I’ve been working on my productivity. Preliminary results are encouraging.
Usually, a goal like increased productivity or time management is someone’s New Year’s resolution. For me, it’s just an ongoing struggle.
I started on it (again) last summer when Tim and I were talking about finding time to complete projects. He asked if I had a good, organized working space. Hm. Well, I kind of do. My working space is organized approximately once—maybe twice—a year, when I look around me and decide that I need to get organized. Again. Or I need to set goals. Again. Or I need to revise my goals in light of what has happened recently in my life. You get the drift.
Anyway, Tim thought it might be easier for me to get more done if I were more organized. Doubtless he is correct, and he has pointed out various tools to me at one time or another, but last summer, with what I had going on, his advice seemed even more timely than usual. I needed to clear the decks (and my mind) in order to get more writing and editing done.
So I tried a few things. Here’s what’s working for me right now. I realize we’re past January 1st, but there’s no rule that says you absolutely must use New Year’s day to improve yourself. Organization and productivity are two areas of my life that I continue to tweak as time allows—or when I get desperate, whichever comes first.
One boon to my recent productivity/organizational uptick is David Allen’s book, Getting Things Done. Here’s the thing: I’m certainly not his star pupil. The main thing I realized after implementing some of his methods is that I’m not as good at the everyday discipline of remaining organized as I ought to be.
Just as an example, I reorganized my filing system and bought all the requisite file folders and other foofaraw so that I could keep it up. I was really good about filing (or tossing) papers for a few weeks, but then I got more caught up in the cherry of the book (the “getting things done” part) that I let the ongoing cleanup and evaluation slide. Like so many other organizational tools, it was hard for me to keep implementing it the way the author/instigator intended.
But…I’ve actually accomplished numerous new tasks that had just been languishing in my wishful thinking pile, like attending conferences, participating in workshops, submitting short stories to paying markets, and starting this blog. So thanks, David Allen . If I start feeling stuck again, I know I need to revisit some of the strategies gleaned from your book.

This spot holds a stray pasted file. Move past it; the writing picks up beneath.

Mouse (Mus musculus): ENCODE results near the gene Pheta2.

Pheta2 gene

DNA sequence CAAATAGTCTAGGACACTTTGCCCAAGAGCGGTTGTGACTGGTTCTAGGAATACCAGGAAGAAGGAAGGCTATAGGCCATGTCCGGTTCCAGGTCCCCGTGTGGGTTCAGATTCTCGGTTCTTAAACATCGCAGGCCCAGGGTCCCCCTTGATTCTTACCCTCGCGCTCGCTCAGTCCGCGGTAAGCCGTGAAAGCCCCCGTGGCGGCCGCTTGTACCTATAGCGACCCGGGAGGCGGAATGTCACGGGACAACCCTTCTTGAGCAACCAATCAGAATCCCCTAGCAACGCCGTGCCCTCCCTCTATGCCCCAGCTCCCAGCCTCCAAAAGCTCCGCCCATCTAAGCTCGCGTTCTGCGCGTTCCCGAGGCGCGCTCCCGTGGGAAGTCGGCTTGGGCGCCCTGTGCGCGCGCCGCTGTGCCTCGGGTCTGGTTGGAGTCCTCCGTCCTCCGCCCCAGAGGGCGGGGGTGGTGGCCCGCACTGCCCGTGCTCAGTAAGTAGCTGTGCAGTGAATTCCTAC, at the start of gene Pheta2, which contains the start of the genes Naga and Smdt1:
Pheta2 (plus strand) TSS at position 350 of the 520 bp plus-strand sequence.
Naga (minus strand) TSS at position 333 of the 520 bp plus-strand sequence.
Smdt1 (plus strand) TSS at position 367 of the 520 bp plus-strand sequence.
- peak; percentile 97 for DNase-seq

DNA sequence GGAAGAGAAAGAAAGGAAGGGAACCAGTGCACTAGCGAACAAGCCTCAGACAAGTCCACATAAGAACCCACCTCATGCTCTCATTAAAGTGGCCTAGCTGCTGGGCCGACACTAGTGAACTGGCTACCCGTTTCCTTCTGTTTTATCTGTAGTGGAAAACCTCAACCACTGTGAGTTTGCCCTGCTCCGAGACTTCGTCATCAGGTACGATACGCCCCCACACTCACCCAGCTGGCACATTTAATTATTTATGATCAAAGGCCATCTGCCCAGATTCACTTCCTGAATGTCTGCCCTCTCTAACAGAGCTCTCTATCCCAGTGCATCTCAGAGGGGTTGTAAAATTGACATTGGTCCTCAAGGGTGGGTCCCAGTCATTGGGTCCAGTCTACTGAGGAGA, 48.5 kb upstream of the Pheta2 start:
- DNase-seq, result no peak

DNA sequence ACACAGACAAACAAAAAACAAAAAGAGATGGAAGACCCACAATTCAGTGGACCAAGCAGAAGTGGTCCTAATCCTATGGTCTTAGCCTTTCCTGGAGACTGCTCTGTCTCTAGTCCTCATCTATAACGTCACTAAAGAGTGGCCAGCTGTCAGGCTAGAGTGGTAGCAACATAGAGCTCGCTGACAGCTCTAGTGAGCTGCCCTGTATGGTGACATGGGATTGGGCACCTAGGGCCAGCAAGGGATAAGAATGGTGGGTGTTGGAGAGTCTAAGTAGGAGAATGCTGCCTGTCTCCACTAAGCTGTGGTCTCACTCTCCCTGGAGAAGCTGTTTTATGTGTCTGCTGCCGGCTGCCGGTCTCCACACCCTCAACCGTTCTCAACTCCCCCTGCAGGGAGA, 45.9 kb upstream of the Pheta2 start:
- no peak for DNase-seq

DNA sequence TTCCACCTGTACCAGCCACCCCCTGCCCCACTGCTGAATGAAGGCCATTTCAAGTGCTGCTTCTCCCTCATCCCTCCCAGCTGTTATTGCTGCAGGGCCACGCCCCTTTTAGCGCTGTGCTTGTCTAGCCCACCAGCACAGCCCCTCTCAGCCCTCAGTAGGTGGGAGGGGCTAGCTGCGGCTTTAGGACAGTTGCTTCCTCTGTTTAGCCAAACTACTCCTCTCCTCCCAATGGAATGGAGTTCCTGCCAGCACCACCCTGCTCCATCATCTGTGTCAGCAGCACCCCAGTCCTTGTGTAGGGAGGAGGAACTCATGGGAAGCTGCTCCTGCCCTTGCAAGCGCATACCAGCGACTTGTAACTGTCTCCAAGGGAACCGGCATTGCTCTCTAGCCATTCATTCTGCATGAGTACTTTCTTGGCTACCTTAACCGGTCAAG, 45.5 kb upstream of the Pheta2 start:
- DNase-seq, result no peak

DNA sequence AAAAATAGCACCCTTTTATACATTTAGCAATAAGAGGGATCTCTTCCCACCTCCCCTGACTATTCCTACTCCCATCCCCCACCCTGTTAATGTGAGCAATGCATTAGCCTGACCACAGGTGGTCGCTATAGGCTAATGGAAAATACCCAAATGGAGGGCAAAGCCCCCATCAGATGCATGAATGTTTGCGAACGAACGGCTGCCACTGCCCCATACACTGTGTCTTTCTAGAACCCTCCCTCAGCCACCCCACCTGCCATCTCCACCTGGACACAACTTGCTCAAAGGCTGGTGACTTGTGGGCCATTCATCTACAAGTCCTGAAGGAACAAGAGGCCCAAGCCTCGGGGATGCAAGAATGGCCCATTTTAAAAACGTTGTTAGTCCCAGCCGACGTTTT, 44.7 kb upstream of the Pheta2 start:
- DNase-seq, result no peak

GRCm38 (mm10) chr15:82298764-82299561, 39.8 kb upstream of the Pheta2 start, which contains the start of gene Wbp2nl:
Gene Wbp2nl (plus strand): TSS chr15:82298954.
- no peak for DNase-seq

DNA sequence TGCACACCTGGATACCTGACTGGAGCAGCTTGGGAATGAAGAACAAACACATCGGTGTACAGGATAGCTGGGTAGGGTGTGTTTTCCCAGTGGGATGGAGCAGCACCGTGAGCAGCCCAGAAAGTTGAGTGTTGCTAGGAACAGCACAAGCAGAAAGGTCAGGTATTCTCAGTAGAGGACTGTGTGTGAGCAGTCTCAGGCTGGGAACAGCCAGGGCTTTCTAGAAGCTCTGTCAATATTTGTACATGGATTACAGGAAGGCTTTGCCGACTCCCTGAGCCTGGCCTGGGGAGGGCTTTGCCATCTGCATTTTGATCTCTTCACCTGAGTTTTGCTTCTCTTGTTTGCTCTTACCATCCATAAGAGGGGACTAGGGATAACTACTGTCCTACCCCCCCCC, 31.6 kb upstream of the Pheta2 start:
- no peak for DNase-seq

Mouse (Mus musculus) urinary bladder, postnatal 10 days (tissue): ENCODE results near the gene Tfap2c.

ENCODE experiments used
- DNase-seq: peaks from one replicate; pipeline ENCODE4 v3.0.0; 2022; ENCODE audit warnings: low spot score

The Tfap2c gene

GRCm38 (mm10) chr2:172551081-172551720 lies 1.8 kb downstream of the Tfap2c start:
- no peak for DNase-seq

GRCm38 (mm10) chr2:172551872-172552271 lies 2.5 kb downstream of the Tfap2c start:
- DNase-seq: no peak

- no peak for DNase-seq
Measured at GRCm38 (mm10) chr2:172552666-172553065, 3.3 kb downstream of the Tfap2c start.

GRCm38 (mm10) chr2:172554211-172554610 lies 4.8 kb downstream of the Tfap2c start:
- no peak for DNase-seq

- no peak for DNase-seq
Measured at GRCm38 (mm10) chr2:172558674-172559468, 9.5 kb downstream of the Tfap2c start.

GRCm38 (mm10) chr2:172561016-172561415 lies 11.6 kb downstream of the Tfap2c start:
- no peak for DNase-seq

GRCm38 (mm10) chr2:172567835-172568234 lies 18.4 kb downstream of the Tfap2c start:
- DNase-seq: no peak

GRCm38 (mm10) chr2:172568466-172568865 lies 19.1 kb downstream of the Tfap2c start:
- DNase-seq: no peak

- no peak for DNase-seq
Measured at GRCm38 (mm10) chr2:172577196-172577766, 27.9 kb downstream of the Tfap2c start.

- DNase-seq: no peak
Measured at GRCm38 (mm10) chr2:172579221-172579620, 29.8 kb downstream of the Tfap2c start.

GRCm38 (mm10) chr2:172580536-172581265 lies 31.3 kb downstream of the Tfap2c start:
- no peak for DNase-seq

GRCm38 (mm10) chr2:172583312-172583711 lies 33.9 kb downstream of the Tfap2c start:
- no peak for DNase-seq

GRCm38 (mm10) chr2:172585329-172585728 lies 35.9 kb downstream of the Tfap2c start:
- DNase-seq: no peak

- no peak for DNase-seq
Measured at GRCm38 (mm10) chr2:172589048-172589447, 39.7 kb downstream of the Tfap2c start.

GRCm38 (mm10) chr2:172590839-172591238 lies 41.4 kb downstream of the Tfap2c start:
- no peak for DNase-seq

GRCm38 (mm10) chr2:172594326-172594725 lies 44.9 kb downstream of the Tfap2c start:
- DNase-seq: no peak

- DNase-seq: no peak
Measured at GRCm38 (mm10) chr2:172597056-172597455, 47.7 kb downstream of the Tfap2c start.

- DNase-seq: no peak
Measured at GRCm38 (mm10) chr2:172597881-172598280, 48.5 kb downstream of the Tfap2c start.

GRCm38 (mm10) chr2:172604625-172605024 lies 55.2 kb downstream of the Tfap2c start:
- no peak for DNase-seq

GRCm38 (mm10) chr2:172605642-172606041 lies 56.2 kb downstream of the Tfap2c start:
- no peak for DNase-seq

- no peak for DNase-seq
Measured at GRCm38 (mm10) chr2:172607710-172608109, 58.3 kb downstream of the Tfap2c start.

Where Getting Things Done feels macro, my more recent productivity aid tends toward the micro. It’s all about the Pomodoros, baby. And I’m not talking about the delicious sauce.
I’d kind of heard about Francesco Cirillo’s Pomodoro Technique sometime a while back (probably from Tim) but I didn’t explore it at all until just recently.
What I’ve done so far: I’ve started using a timer while engaged in a task. There’s more to it than what I’m about to describe, but the basic unit of this technique is what the author calls a “Pomodoro”. You set a kitchen timer (or the one on your smart phone, or whatever) for 25 minutes, and work your ass off on one task for that length of time. For those 25 minutes you don’t surf the internet, answer emails or phone calls, get more coffee, vacuum the cat, or succumb to any of the other myriad distractions that can keep you from doing what you need to do. When the timer goes off, you set it again, for 5 minutes. This is a break, and you can surrender to some manner of distraction for 5 minutes before setting your timer for another 25 minutes and returning to your previous task or moving on to a new one.
I’ve tried this technique for just above a week. For my main focus, revising my NaNoWriMo novel. it’s worked surprisingly well so far. I dreaded starting that task. I imagined the revision process stretching out for months, all the while in the back of my head I’d be thinking that I really ought to be farther along. Full disclosure: right now I’m just scanning my printout and marking up the crap that needs to be dumped, researched further, or rewritten. Judging by my progress so far, I should be done marking up the manuscript in another 22 Pomodoros, or early next week.
When I actually sit at my computer to actually rewrite those sections, I’ll need to find out how many Pomodoros it takes to rewrite, as opposed to just flagging boo-boos. But I’m looking forward to that part of the process. I think it makes it easier to face an enormous task when I have a realistic clue how long it might take me.
On a related topic, one of my goals has been to start submitting my fiction. Getting Things Done and the Pomodoro Technique have both helped me on that front.
Here’s a scoreboard update.
Submissions: 2 Acceptances: 0 Rejections: 0